Analysis and Characterization of Biologic Implants

The safety and scientific validity of this study is the responsibility of the study sponsor and investigators. Listing a study does not mean it has been evaluated by the U.S. Federal Government. Read our disclaimer for details. Identifier: NCT01060046
Recruitment Status : Completed
First Posted : February 1, 2010
Last Update Posted : May 14, 2018
Musculoskeletal Transplant Foundation
Information provided by (Responsible Party):
Washington University School of Medicine

Brief Summary:
The purpose of this study is to investigate what happens to biologic mesh in the body over time on a molecular level. To date, it is not known what agents, enzymes, or proteins are interacting at the implantation site that contributes to mesh remodeling and/or degradation. Investigators on this project will identify patients with previously placed mesh who are needing reoperation on the same site and take a biopsy of the mesh during the normal course of surgery. Basic data surrounding the surgical procedure will be collected. The mesh samples will be analyzed for enzymes and proteins and examined histologically for processes that signify remodeling and/or degradation. Control patients will undergo biopsy of abdominal fascia at laparoscopic trocar sites in a manner that will not affect the outcome(s) of their procedure or other risk to the incision site.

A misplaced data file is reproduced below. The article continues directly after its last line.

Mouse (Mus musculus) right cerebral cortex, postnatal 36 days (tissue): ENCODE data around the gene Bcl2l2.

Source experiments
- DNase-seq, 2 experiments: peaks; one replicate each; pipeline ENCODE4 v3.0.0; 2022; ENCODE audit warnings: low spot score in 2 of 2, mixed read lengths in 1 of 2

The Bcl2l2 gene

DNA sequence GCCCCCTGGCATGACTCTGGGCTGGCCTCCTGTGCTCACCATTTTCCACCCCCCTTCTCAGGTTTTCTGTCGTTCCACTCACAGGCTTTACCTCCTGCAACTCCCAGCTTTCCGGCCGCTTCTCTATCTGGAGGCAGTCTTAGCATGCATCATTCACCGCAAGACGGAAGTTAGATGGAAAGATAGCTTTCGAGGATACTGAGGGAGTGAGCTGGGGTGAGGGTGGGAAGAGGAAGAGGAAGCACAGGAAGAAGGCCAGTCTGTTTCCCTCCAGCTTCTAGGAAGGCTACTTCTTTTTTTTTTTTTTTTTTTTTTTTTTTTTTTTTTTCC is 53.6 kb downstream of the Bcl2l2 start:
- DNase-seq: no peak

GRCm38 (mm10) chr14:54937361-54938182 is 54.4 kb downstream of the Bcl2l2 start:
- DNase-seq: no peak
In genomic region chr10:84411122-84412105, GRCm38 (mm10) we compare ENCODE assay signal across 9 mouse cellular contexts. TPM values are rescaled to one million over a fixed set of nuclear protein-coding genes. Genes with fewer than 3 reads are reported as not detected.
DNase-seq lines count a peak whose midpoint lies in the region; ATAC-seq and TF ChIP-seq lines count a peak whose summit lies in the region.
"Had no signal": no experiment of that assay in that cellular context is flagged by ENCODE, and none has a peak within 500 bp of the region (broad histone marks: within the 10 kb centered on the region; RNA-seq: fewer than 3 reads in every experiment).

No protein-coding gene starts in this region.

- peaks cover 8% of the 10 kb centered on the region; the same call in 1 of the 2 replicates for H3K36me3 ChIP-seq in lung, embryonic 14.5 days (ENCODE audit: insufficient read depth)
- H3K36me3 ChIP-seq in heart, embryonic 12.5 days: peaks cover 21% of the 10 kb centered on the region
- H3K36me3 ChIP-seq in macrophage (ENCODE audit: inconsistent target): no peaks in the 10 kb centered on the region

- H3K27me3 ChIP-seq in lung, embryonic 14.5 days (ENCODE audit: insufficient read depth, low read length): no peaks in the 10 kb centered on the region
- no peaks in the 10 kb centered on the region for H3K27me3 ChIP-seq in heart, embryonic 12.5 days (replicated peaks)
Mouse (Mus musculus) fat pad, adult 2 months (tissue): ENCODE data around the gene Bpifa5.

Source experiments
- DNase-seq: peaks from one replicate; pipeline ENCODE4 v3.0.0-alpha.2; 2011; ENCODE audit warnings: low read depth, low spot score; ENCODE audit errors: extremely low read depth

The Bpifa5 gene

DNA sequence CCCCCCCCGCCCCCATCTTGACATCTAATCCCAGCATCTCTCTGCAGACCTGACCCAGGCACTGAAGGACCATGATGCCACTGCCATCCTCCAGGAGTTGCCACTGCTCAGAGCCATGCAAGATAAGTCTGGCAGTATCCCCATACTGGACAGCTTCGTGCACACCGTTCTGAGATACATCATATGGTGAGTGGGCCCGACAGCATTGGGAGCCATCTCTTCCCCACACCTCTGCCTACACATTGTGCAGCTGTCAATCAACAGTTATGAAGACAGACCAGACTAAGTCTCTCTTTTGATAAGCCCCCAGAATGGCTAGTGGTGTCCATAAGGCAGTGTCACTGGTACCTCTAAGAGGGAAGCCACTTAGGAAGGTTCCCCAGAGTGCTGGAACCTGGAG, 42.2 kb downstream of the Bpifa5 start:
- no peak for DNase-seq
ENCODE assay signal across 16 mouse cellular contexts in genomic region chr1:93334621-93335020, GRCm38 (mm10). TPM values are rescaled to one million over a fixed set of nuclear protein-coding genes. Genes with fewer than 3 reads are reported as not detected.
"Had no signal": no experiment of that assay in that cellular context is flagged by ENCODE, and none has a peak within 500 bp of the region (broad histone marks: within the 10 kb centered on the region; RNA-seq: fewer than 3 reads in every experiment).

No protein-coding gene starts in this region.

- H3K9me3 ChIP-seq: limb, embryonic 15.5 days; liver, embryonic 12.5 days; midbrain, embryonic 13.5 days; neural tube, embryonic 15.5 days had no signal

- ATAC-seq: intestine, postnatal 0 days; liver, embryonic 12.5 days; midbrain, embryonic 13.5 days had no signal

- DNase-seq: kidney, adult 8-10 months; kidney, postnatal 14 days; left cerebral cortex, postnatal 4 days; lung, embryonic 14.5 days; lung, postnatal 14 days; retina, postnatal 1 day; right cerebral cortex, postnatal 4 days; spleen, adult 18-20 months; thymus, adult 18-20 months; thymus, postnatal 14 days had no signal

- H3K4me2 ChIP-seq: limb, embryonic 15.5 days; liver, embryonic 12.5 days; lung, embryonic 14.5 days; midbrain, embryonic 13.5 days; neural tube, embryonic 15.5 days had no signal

Condition or disease
Ventral Hernia Post-mastectomy Breast Reconstruction

Detailed Description: